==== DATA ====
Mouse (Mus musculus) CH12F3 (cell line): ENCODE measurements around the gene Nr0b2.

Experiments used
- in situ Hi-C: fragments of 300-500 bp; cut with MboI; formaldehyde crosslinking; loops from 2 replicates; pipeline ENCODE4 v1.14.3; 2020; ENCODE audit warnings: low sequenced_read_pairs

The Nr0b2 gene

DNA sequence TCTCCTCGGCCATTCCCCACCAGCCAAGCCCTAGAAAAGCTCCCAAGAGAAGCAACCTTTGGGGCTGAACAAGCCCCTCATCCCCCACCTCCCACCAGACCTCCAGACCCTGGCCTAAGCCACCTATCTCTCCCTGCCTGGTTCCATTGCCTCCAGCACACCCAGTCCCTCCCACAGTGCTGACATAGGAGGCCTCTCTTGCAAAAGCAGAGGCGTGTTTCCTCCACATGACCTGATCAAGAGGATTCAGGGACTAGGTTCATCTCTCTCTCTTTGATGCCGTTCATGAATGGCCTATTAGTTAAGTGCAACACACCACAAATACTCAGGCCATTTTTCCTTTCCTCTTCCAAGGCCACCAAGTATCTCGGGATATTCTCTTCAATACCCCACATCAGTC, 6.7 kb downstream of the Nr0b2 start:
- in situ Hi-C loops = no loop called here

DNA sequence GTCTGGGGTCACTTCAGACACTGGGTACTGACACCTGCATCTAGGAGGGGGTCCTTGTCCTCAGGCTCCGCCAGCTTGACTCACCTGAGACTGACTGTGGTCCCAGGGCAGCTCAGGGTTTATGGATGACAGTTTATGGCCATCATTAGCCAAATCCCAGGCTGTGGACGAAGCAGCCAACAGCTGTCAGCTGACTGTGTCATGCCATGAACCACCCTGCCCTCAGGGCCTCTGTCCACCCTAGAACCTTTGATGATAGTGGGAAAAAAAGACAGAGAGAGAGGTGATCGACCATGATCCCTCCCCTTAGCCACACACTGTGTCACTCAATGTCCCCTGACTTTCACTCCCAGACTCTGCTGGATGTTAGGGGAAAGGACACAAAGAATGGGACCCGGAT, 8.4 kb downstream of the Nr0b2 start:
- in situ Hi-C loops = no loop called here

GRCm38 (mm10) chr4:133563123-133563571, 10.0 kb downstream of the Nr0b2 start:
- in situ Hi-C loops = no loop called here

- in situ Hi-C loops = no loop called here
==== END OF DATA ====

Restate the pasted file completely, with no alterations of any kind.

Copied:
Mouse (Mus musculus) CH12F3 (cell line): ENCODE measurements around the gene Nr0b2.

Experiments used
- in situ Hi-C: fragments of 300-500 bp; cut with MboI; formaldehyde crosslinking; loops from 2 replicates; pipeline ENCODE4 v1.14.3; 2020; ENCODE audit warnings: low sequenced_read_pairs

The Nr0b2 gene

DNA sequence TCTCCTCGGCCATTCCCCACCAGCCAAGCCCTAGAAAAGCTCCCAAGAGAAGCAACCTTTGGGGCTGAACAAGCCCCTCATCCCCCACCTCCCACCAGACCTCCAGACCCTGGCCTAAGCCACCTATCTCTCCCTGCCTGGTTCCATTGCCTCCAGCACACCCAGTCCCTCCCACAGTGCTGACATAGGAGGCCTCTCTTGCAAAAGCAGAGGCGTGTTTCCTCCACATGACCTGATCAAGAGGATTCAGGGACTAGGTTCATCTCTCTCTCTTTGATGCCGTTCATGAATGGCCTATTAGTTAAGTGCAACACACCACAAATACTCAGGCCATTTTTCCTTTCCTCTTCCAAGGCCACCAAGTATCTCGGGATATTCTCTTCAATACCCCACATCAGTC, 6.7 kb downstream of the Nr0b2 start:
- in situ Hi-C loops = no loop called here

DNA sequence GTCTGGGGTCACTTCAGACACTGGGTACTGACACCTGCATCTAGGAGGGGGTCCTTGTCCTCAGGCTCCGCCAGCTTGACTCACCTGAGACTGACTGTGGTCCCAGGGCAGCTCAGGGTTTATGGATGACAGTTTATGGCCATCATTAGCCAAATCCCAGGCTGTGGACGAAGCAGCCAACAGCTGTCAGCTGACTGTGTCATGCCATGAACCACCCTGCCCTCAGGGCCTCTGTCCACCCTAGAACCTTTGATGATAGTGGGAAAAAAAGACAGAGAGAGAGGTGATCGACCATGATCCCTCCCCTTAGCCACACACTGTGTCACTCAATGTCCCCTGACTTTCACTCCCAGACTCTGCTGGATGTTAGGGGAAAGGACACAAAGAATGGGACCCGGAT, 8.4 kb downstream of the Nr0b2 start:
- in situ Hi-C loops = no loop called here

GRCm38 (mm10) chr4:133563123-133563571, 10.0 kb downstream of the Nr0b2 start:
- in situ Hi-C loops = no loop called here

- in situ Hi-C loops = no loop called here